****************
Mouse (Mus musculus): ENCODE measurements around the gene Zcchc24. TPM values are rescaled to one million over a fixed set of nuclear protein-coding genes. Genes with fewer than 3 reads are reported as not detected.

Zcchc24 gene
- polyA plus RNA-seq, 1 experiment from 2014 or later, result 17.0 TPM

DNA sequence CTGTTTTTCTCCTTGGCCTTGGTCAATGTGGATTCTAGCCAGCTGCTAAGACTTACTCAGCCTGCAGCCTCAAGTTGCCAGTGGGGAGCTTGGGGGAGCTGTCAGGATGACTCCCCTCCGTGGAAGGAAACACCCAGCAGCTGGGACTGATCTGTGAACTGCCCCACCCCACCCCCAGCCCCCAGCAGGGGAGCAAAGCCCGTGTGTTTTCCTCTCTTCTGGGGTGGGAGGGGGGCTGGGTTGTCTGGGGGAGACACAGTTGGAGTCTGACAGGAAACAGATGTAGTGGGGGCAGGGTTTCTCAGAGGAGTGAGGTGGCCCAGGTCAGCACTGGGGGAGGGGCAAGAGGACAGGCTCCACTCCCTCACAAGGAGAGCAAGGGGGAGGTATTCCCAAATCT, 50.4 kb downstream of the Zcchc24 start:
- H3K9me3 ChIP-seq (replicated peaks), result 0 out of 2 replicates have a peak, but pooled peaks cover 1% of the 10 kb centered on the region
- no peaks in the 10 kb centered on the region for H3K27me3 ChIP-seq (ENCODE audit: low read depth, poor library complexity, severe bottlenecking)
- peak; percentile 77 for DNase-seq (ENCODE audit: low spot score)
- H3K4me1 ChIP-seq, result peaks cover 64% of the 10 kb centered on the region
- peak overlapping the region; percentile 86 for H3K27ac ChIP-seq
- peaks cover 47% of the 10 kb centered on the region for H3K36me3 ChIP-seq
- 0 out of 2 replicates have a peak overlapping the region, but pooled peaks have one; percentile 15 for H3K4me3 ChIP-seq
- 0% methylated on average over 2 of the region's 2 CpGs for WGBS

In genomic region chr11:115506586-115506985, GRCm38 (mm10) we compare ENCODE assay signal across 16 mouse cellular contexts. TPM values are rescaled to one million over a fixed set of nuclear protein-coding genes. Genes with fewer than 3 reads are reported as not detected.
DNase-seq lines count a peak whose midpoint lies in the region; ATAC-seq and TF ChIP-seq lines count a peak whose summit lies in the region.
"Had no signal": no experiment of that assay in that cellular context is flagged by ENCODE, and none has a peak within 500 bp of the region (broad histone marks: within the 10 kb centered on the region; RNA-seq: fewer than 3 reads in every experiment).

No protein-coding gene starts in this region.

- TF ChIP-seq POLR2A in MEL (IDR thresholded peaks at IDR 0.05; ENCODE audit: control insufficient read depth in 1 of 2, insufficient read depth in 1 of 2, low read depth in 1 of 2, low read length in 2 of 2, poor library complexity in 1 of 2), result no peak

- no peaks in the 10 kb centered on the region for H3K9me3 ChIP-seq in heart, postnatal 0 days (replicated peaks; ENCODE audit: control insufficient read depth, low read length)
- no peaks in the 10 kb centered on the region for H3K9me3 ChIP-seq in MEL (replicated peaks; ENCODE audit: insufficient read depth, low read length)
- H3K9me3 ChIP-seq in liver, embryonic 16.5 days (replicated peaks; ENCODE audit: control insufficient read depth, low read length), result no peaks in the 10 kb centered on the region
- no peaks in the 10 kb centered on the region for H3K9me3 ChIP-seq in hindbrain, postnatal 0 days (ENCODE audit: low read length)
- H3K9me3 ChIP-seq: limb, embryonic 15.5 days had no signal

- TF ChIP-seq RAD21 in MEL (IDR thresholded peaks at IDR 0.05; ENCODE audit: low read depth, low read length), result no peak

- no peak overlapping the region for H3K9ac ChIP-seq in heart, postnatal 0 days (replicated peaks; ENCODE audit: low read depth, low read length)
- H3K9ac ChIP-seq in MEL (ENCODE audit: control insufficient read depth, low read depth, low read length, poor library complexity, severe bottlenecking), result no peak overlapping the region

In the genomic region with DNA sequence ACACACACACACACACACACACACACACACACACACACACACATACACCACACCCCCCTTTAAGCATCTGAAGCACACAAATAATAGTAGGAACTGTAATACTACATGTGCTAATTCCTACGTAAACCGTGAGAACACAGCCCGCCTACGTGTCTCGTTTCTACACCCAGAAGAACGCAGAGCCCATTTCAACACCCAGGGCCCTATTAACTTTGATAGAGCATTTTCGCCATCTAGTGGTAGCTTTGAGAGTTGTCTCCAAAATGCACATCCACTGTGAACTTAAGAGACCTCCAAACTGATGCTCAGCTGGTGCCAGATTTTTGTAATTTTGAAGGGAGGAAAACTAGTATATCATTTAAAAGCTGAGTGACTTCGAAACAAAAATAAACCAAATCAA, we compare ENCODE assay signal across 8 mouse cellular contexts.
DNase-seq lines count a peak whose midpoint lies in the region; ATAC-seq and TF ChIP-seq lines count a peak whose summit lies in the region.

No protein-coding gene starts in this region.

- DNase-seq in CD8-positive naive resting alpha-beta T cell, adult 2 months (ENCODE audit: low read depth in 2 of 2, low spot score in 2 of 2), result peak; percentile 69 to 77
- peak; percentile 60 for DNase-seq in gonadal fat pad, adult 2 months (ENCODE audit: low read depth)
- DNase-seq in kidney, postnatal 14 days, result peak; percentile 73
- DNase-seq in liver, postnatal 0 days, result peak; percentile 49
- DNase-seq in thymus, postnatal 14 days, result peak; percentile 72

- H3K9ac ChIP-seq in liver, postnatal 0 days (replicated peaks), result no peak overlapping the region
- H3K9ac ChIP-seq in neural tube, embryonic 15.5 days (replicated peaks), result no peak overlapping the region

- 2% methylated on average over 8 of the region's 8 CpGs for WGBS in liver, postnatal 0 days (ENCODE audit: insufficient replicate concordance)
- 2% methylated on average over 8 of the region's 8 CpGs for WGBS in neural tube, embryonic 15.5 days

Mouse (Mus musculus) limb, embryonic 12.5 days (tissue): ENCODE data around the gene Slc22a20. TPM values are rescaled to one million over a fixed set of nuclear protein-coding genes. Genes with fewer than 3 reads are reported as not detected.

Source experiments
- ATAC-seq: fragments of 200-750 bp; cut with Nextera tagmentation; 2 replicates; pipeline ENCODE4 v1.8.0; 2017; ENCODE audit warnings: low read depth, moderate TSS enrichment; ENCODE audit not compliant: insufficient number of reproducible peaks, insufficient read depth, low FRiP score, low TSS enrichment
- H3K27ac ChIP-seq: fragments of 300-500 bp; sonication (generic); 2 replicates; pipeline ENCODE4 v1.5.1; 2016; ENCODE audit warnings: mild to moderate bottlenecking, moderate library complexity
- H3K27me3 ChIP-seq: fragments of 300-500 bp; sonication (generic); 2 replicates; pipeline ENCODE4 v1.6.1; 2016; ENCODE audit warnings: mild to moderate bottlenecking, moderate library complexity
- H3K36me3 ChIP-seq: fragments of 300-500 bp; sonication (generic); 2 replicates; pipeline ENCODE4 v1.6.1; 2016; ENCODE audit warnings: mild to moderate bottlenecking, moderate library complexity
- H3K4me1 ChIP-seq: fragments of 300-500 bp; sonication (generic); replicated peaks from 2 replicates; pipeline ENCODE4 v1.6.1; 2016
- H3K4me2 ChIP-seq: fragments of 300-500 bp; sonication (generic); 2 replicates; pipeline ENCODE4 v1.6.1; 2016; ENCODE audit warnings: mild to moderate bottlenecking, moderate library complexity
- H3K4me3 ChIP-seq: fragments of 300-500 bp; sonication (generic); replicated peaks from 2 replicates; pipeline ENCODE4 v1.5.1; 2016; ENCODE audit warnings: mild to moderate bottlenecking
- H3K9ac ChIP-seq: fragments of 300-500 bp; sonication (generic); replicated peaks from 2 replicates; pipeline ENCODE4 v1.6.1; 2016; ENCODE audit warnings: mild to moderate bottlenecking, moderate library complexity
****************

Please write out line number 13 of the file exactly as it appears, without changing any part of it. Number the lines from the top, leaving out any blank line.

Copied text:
In genomic region chr11:115506586-115506985, GRCm38 (mm10) we compare ENCODE assay signal across 16 mouse cellular contexts. TPM values are rescaled to one million over a fixed set of nuclear protein-coding genes. Genes with fewer than 3 reads are reported as not detected.